Do Your Pitch Teams Create or Drain Energy?
In most agencies and professional services firms, pitching for new business exists as an addition to most teams’ daily responsibilities. So there’s going to be a potential issue of effort and energy to address.
Pitching is – or has to be – an intense activity. No shortcuts. No back burner prioritization. Go big or go home.
(That’s why I continually recommend “pitch less to win more.” That’s another matter.)
The immense energy needed by a team has to be available at the beginning, middle and, especially, at the end of the process. Where does it come from?
It’s apparent that one source of energy resides within each team member. If you’re loving what you’re doing and, importantly, using your strengths to do it, you’ll find ways to replenish your energy.
This article in HBR cites another important source of energy: one’s fellow team members. The authors call it “relational energy.” It’s how other people can energize us. And the inverse is true: team members can just as easily drain each other of energy. Consider how these factors may impact the energy and performance of your pitch teams:
High quality connections.
The authors found that such connections increase relational energy. Are your teams constructed of people who work well together? Or are you constantly dropping in team members from across the organization, even from other offices? Connections may be weaker. Relational energy won’t be as high.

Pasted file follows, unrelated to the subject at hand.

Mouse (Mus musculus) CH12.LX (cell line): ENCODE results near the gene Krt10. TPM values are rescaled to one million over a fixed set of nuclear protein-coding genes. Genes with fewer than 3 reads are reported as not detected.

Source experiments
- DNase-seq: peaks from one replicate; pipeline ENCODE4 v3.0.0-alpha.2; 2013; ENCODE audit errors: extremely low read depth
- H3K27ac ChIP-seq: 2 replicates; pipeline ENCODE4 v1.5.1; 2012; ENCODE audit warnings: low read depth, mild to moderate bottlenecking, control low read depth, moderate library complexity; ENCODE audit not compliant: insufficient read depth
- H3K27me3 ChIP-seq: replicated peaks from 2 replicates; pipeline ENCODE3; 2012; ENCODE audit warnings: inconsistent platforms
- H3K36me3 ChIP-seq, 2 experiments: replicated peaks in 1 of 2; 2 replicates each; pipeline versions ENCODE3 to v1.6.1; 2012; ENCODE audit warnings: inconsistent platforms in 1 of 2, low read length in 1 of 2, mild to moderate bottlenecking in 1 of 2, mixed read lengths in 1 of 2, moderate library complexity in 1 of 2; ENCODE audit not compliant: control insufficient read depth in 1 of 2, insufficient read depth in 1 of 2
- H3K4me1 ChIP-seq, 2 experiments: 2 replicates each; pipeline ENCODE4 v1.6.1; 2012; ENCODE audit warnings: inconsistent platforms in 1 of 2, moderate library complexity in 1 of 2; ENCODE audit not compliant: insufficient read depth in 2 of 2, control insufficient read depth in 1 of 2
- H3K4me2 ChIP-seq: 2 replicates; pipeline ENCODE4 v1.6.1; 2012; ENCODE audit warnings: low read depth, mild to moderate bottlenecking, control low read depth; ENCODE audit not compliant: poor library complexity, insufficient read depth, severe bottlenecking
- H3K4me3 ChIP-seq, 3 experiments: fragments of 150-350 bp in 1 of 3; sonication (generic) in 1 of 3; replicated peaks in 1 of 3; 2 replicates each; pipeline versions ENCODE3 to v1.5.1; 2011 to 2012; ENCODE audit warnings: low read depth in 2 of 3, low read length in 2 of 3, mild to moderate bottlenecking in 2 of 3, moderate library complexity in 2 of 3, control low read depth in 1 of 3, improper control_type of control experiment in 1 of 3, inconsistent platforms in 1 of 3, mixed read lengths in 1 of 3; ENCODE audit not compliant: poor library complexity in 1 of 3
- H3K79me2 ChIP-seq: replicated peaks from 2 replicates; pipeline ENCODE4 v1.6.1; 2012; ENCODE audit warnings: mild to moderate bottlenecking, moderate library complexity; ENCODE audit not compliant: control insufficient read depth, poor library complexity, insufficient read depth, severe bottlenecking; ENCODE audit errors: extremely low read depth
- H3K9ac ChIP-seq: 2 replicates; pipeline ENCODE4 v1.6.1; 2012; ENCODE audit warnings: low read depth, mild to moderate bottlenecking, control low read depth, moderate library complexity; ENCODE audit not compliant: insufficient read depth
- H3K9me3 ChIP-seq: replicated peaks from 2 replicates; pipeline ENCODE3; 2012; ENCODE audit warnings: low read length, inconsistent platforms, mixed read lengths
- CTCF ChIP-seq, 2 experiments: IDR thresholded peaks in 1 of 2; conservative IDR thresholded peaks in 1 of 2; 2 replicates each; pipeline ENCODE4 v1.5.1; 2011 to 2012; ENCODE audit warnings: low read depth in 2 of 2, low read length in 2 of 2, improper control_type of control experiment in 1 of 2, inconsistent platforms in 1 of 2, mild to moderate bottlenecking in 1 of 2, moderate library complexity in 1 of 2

Create energizing events.
Pitch team meetings should be active, productive, as short as possible, and even fun, at least occasionally. People should feel like contributions are valuable. They should feel like progress is made, and they’re learning. Are your pitch team meetings like this, or are they marathon talk (or argue) fests, with team members needlessly sitting around accomplishing nothing?
Use tools that promote a “giver” culture.
Team members, even across disciplines, should be helping each other. Contributing in ways that are above and beyond. Are your pitch teams made up of people who are protective of their functions and contributions? Have boundaries been set up that limit collaboration? Do people feel the need to put their stamp on the pitch to the exclusion of that collaboration?
It’s easy to lose sight of these factors in the heat of battle. Effective pitch team leaders ought to be monitoring their teams for energy, doing what’s needed to keep it at a high level.
- Bob Wiesner, Managing Partner, The Americas